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  • BA-NSB-GLO-261-SWNumericalModelling

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Surface water numerical modelling for the Gloucester subregion. Product 2.6.1 for the Gloucester subregion from the Northern Sydney Basin

Research output: Book/Report/ProceedingsBook

Published
  • Y. Zhang
  • Neil Viney
  • L Peeters
  • B Wang
  • Ang Yang
  • TR McVicar
  • SP Marvanek
  • Xiaogang Shi
  • DE Pagendam
  • RM Singh
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Abstract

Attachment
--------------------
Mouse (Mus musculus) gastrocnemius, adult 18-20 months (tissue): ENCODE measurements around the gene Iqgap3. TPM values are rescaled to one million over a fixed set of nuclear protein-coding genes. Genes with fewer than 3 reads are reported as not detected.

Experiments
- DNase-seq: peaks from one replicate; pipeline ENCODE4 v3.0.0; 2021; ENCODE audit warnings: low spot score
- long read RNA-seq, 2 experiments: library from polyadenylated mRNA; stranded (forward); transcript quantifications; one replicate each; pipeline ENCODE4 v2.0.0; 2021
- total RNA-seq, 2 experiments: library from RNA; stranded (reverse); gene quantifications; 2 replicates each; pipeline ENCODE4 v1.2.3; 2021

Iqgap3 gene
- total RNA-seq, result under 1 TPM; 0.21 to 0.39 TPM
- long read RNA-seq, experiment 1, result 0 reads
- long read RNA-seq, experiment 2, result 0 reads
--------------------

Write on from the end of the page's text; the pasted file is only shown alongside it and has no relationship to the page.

Coal and coal seam gas (CSG) development can potentially affect water-dependent assets (either negatively or positively) through a direct impact on surface water hydrology. This product provides modelled estimates of the potential surface water impacts of likely coal resource developments in the Gloucester subregion. First, the methods are summarised and existing models are reviewed, followed by details regarding the development of the model. The product concludes with predictions of the hydrological characteristics of the system that may change due to coal resource development (referred to as hydrological response variables) also taking into account uncertainty. Surface water modelling in the Gloucester subregion follows the companion submethodology M06 (as listed in Table 1) (Viney, 2016). No river modelling was carried out because the rivers in the subregion are unregulated and their catchments are relatively small. Instead, predicted streamflow is obtained by accumulating output from a spatially-explicit streamflow model (the Australia Water Resource Assessment Landscape model, AWRA-L). The modelling domain comprises the Gloucester and Karuah river basins and includes 34 modelling nodes at which daily streamflow predictions are produced. The model simulation period is from 2013 to 2102. The conceptual model for the Gloucester subregion (in companion product 2.3 for the Gloucester subregion), indicates that CSG and large coal mining development have the potential to directly affect the regional groundwater system and that this direct effect can propagate through to the alluvia of the Gloucester and Karuah river systems. Any impact on the groundwater in the alluvium of those rivers in turn has the potential to affect streamflow and therefore surface water resources in the stream networks of the Gloucester and Karuah rivers. CSG development may impact streamflow if aquifer depressurisation reduces baseflow, while open-cut coal mines, in addition to reducing baseflow through groundwater drawdown, will intercept and retain surface runoff which has the potential to affect streamflow directly. Surface water modelling results estimate hydrological changes arising from coal resource development by comparing the difference in predicted water levels between two possible futures – the baseline and the coal resource development pathway (CRDP) – to provide an estimate of changes that are attributable to the additional coal resource development (ACRD). Results are reported at 30 receptors, which are points in the landscape where water-related impacts on assets are estimated. There are three open-cut coal mining operations in the Gloucester CRDP, as well as one coal seam gas (CSG) field. The Stratford Mining Complex and the Duralie Coal Mine are both baseline mines (i.e. in commercial production as of December 2012) that also have future expansion projects.